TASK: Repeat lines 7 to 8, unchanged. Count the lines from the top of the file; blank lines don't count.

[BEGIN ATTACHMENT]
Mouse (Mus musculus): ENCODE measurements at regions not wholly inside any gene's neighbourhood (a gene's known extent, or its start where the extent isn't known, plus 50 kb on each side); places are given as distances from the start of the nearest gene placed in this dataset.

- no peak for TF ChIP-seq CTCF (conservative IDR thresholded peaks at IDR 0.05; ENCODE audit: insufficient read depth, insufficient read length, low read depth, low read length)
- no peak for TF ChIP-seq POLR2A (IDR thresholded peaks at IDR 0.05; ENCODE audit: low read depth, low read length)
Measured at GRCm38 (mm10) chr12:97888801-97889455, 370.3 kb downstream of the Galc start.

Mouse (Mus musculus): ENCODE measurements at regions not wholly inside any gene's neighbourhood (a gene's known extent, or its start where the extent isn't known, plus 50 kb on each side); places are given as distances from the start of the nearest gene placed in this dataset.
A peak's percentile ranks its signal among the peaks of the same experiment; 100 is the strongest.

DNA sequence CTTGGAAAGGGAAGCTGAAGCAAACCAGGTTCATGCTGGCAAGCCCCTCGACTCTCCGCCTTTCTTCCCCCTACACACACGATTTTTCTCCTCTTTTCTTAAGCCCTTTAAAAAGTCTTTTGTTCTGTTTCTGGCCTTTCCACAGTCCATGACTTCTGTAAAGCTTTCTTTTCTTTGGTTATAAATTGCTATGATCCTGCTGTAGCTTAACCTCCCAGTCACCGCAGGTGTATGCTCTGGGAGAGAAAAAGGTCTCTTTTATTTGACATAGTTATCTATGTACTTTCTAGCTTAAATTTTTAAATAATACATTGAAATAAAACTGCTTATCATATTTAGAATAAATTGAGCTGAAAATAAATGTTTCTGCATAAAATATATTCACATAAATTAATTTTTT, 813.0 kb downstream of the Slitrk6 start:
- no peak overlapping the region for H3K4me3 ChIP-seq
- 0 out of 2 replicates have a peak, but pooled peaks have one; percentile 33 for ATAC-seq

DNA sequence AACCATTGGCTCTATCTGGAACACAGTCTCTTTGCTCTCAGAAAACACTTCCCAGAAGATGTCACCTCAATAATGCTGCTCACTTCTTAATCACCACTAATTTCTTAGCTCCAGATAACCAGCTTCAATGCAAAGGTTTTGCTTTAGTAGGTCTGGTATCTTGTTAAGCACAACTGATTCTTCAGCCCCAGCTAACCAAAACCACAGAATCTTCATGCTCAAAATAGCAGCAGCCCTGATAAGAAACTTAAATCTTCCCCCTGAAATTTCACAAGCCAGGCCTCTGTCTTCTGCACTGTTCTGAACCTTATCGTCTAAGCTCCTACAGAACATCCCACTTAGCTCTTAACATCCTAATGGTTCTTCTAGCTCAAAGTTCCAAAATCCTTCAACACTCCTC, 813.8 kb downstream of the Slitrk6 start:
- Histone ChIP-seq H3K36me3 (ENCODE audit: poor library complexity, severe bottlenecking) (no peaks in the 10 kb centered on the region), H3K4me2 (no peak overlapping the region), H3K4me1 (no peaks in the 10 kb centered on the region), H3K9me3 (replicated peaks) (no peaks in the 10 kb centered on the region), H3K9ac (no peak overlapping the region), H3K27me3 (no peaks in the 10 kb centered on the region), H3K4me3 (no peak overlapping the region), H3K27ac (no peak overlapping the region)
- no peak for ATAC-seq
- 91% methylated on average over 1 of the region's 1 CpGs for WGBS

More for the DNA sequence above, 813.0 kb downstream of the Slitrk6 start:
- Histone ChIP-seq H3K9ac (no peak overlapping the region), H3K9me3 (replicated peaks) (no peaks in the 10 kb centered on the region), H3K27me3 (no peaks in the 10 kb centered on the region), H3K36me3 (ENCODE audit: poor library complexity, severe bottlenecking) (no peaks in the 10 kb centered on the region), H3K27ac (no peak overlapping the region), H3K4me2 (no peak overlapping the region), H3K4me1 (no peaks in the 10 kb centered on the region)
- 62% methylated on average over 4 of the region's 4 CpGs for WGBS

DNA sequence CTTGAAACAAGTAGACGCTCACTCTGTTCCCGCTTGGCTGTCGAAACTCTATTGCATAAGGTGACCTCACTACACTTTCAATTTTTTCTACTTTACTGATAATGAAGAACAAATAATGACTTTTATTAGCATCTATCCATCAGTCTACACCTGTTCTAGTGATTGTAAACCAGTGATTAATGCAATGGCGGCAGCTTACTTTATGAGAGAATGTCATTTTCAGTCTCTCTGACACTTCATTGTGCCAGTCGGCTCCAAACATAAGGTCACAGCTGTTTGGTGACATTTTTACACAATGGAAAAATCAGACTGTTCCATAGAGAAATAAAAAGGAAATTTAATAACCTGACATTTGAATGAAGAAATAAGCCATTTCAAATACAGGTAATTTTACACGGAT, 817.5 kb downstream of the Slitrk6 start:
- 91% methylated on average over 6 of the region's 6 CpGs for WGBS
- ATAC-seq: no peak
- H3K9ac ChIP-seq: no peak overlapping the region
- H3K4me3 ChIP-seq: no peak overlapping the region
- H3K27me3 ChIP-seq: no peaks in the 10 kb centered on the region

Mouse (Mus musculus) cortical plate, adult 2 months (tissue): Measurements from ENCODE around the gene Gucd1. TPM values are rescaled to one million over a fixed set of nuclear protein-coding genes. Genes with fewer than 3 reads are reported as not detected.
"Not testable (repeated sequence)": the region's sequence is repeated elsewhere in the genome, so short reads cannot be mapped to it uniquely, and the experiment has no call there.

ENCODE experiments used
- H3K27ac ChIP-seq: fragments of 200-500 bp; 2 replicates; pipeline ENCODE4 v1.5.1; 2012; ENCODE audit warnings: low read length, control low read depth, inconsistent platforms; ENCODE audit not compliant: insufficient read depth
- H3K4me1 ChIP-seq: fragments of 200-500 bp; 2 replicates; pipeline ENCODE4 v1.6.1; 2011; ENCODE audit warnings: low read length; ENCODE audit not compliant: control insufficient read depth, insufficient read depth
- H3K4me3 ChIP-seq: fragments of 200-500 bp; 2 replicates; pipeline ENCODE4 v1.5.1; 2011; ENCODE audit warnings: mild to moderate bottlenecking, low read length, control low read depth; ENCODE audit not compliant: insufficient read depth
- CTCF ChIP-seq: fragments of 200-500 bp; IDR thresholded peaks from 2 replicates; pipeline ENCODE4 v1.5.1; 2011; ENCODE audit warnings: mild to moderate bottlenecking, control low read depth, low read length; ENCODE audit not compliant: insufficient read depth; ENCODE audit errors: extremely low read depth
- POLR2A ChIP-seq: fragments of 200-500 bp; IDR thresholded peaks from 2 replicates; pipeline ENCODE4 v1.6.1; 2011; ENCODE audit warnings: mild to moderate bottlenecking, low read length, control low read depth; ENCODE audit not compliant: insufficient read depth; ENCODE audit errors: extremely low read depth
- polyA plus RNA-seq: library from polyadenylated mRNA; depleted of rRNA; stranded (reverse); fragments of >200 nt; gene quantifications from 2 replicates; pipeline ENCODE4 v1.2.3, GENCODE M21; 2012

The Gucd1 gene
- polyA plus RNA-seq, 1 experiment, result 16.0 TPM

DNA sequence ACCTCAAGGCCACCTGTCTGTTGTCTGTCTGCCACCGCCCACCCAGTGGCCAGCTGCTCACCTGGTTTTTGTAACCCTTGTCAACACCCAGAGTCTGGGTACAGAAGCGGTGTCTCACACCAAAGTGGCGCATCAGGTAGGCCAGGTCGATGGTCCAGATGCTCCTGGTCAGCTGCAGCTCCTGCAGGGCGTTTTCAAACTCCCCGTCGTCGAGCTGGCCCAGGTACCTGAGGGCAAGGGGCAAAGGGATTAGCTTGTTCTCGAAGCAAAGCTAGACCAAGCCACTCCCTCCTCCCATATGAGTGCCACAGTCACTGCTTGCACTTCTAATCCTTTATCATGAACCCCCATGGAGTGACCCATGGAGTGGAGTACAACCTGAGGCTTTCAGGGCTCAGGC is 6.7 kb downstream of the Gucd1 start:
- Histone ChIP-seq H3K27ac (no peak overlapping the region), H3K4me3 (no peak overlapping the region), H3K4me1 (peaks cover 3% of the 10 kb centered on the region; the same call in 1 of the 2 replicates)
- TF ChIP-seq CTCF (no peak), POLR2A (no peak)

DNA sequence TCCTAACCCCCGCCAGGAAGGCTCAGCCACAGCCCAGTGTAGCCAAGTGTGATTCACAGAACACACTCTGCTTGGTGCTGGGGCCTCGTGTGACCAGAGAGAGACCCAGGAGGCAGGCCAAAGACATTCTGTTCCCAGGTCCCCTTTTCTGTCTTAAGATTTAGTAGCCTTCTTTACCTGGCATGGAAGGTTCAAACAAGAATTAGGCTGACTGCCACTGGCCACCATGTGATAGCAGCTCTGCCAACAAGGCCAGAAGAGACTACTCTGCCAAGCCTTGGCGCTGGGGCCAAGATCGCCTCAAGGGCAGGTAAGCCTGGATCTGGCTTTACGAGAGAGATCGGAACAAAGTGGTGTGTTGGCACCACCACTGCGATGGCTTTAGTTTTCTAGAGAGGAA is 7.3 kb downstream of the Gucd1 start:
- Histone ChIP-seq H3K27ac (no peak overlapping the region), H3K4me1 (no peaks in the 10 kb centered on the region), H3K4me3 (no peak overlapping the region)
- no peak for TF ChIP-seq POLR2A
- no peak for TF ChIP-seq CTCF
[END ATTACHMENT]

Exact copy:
DNA sequence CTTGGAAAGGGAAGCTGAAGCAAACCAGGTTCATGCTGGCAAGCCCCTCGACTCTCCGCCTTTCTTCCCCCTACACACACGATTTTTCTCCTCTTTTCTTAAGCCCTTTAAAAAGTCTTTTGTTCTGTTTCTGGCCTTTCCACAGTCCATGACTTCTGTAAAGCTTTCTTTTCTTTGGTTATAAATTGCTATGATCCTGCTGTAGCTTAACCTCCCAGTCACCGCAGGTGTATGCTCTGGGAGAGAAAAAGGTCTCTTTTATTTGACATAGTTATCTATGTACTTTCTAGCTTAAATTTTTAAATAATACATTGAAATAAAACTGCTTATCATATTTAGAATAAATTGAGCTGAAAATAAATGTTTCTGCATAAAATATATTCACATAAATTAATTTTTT, 813.0 kb downstream of the Slitrk6 start:
- no peak overlapping the region for H3K4me3 ChIP-seq